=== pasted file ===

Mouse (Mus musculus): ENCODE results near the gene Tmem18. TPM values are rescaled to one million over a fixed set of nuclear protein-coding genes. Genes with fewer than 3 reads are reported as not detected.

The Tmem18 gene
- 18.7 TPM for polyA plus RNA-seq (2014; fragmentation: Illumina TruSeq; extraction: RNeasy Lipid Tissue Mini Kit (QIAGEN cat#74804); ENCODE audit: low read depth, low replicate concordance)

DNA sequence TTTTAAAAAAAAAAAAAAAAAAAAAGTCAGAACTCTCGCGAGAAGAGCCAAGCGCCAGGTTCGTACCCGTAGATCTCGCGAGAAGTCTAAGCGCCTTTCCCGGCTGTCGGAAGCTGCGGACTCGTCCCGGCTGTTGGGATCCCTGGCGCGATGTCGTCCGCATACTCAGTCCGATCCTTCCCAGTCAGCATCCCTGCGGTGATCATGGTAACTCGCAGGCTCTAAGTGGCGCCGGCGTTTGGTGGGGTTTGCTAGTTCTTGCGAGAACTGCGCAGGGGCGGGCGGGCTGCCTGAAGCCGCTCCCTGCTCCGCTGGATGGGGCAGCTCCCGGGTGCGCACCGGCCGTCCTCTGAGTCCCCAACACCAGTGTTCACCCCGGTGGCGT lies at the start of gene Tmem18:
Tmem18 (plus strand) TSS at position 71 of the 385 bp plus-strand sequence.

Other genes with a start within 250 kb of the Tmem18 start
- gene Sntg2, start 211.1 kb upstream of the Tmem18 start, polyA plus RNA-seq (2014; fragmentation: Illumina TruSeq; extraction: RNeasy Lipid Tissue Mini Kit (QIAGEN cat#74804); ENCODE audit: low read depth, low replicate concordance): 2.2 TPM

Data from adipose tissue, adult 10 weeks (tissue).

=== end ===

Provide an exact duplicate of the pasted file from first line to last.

Mouse (Mus musculus): ENCODE results near the gene Tmem18. TPM values are rescaled to one million over a fixed set of nuclear protein-coding genes. Genes with fewer than 3 reads are reported as not detected.

The Tmem18 gene
- 18.7 TPM for polyA plus RNA-seq (2014; fragmentation: Illumina TruSeq; extraction: RNeasy Lipid Tissue Mini Kit (QIAGEN cat#74804); ENCODE audit: low read depth, low replicate concordance)

DNA sequence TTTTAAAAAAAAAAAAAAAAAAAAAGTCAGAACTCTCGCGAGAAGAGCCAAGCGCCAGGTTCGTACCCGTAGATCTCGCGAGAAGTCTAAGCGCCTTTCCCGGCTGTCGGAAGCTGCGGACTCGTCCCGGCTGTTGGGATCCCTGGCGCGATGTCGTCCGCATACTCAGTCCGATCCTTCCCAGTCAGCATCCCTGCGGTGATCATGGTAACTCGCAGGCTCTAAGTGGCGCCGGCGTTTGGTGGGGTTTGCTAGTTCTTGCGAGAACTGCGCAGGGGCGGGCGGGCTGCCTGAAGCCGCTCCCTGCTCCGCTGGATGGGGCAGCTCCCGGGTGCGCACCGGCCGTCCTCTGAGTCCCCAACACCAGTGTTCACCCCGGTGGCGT lies at the start of gene Tmem18:
Tmem18 (plus strand) TSS at position 71 of the 385 bp plus-strand sequence.

Other genes with a start within 250 kb of the Tmem18 start
- gene Sntg2, start 211.1 kb upstream of the Tmem18 start, polyA plus RNA-seq (2014; fragmentation: Illumina TruSeq; extraction: RNeasy Lipid Tissue Mini Kit (QIAGEN cat#74804); ENCODE audit: low read depth, low replicate concordance): 2.2 TPM

Data from adipose tissue, adult 10 weeks (tissue).